INDIANAPOLIS — An Indiana woman is living and coping with a rare form of meningitis for which there is no cure.
Ann Hyde has Mollaret's Meningitis—a chronic form of meningitis that is recurrent and usually resolves itself on its own over time.
"I've had meningitis since 2003. It wasn't until 2015 that someone put two and two together," said Hyde. "I've had it every year, two times a year, since 2003."
"it's typically caused by a number of viruses, but commonly herpes viruses," said Dr. Cole Beeler, an IU Health infectious disease specialist. "It's an infection of the lining around the brain, not the brain itself."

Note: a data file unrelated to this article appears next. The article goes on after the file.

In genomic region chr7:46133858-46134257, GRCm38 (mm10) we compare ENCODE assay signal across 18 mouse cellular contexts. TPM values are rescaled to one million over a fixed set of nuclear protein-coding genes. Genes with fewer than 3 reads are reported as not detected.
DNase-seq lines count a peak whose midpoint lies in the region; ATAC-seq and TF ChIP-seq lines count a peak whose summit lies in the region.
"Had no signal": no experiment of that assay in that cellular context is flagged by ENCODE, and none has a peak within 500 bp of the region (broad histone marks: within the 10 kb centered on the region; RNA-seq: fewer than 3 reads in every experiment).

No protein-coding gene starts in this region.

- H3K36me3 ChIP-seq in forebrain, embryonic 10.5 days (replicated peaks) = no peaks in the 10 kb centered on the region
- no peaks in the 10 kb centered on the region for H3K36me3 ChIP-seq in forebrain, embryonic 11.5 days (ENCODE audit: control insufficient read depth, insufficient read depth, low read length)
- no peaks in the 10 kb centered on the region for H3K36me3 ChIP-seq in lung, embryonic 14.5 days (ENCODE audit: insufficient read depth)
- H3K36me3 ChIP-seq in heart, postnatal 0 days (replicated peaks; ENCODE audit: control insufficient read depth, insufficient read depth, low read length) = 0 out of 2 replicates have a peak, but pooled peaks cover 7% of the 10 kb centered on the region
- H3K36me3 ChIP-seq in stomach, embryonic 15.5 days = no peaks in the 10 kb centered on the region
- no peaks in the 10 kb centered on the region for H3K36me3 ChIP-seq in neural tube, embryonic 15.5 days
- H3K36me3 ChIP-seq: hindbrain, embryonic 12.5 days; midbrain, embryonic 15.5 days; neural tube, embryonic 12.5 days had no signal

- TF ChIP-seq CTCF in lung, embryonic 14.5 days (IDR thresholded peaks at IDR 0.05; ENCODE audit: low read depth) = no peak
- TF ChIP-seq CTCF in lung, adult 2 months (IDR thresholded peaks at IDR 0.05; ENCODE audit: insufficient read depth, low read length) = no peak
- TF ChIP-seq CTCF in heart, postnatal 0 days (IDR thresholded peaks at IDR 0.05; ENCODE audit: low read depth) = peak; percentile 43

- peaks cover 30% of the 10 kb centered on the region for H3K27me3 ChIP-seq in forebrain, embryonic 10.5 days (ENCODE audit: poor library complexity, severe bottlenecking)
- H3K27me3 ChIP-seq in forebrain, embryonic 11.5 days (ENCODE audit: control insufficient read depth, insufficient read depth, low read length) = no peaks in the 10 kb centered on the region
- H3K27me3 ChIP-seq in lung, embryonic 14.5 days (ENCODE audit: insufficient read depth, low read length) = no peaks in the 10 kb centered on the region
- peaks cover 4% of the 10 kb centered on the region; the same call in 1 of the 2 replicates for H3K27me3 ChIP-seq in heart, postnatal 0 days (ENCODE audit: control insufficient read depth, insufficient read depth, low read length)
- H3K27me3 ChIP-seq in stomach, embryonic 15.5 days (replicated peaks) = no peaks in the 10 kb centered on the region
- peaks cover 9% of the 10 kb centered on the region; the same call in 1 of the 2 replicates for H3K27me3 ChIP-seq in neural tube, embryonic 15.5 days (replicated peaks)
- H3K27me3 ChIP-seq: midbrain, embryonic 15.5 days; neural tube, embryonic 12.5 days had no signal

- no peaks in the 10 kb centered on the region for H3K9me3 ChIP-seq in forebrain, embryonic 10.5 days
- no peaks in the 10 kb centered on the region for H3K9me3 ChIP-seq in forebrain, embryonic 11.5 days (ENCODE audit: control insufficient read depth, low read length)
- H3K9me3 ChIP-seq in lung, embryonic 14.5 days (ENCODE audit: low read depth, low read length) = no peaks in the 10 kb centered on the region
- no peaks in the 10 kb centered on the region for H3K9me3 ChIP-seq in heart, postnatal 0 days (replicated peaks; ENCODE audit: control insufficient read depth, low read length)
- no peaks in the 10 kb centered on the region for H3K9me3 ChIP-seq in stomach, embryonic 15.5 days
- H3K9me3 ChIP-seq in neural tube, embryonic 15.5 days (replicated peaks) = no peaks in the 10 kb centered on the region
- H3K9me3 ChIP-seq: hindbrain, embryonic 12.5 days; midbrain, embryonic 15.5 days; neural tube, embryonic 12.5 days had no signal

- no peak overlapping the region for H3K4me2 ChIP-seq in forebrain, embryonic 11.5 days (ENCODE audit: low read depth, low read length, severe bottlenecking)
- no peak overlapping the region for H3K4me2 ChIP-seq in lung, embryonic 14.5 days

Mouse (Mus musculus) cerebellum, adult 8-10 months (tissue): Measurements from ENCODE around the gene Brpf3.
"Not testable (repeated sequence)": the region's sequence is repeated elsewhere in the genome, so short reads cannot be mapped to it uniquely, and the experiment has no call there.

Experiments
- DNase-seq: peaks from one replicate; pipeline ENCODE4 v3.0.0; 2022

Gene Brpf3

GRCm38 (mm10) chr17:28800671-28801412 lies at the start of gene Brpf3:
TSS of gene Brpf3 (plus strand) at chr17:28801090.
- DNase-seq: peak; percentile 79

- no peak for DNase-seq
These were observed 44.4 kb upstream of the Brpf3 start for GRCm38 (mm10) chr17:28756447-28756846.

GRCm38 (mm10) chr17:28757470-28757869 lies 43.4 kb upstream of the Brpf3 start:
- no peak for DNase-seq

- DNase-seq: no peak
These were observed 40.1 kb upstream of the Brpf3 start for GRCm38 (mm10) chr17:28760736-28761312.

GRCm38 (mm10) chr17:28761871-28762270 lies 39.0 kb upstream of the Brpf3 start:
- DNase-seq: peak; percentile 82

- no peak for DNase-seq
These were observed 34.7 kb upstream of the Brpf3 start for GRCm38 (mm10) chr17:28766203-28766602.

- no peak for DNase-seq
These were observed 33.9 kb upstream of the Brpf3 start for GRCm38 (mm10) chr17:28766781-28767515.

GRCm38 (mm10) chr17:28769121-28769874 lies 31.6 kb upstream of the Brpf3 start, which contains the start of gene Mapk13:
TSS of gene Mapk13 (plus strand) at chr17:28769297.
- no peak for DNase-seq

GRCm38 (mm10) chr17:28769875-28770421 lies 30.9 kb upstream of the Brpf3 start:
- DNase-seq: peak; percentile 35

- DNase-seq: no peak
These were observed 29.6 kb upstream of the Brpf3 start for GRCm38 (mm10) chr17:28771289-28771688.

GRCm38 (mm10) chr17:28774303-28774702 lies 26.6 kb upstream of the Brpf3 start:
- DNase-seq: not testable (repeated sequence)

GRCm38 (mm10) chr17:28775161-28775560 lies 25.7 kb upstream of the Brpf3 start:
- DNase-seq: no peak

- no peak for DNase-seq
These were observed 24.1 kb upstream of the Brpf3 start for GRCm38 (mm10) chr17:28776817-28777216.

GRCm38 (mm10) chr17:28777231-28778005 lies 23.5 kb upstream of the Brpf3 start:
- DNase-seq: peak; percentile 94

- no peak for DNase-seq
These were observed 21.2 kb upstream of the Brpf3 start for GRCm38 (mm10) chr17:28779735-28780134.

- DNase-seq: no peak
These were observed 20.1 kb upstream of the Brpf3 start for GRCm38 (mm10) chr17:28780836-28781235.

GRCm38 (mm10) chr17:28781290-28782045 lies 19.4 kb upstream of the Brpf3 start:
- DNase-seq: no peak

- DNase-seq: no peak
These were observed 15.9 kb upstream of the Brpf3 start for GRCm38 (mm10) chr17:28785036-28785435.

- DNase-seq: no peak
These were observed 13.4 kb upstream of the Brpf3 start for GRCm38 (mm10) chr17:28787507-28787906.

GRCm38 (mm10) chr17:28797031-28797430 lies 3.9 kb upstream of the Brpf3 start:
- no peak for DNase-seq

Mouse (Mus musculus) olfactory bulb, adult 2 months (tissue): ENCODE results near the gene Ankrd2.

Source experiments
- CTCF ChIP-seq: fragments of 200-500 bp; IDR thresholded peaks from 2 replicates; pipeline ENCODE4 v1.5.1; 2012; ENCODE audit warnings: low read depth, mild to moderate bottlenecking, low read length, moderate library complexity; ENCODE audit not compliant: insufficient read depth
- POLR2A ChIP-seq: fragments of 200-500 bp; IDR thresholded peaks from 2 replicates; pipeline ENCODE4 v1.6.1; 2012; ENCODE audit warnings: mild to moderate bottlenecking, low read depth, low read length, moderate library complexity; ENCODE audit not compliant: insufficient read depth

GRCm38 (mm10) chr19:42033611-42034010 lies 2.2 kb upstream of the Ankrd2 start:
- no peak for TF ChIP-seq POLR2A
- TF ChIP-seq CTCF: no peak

Beeler says the episodes Hyde experiences are relapses. "Half the patients can actually get seizures, blindness, temporary nerve problems when these infections take place."
For Hyde, the episodes have a direct effect on her quality of life. She hasn't been able to hold a job since 2017 and has to rely on her mother for care. "It doesn't seem fair that my mom is taking care of me and me not her."
Medical experts say there needs to be more data gathered on Mollaret's meningitis, and that includes doing trials to figure out treatments."
Currently, doctors typically prescribe anti-virals to help patients cope. but there's no real treatment. Doctor Beeler hopes more research will bring better approaches to treating the disease.